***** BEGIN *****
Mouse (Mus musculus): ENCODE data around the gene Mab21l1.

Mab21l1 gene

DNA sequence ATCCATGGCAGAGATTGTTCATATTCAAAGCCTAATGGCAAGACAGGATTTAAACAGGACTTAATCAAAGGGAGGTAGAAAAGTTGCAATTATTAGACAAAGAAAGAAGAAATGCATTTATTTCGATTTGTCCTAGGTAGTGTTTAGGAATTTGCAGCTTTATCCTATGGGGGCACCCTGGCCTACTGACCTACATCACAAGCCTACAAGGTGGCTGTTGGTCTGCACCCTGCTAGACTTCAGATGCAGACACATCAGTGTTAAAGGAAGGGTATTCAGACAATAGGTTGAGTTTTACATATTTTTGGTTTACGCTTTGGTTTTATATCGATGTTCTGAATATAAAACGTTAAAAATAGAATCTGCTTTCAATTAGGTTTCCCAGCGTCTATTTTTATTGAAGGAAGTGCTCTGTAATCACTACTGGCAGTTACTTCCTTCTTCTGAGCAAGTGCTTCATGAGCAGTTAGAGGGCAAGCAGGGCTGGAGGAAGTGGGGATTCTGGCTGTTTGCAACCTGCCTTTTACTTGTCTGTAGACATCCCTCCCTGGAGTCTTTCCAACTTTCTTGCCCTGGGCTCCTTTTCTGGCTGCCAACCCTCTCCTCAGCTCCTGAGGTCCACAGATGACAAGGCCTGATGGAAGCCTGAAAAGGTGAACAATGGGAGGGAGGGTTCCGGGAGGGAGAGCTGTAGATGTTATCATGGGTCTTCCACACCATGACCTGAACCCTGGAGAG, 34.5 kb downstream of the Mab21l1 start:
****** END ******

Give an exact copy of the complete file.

Mouse (Mus musculus): ENCODE data around the gene Mab21l1.

Mab21l1 gene

DNA sequence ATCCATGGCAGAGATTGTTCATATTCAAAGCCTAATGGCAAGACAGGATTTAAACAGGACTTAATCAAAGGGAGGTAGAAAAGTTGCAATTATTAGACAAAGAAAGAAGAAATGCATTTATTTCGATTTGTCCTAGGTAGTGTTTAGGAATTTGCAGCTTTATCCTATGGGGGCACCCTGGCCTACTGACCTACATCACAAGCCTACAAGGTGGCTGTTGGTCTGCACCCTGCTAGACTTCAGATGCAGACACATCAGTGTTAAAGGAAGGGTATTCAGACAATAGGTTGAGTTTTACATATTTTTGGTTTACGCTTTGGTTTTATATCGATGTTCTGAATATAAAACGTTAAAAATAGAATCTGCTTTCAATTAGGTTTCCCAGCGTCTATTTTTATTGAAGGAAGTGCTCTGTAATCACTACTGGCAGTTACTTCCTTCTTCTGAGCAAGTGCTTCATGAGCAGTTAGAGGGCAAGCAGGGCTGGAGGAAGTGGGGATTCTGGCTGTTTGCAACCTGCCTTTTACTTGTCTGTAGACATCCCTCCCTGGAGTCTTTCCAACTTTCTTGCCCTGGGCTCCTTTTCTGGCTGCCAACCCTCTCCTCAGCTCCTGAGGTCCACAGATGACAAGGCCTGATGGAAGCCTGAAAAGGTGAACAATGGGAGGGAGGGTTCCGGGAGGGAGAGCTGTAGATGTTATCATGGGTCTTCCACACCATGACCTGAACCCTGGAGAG, 34.5 kb downstream of the Mab21l1 start: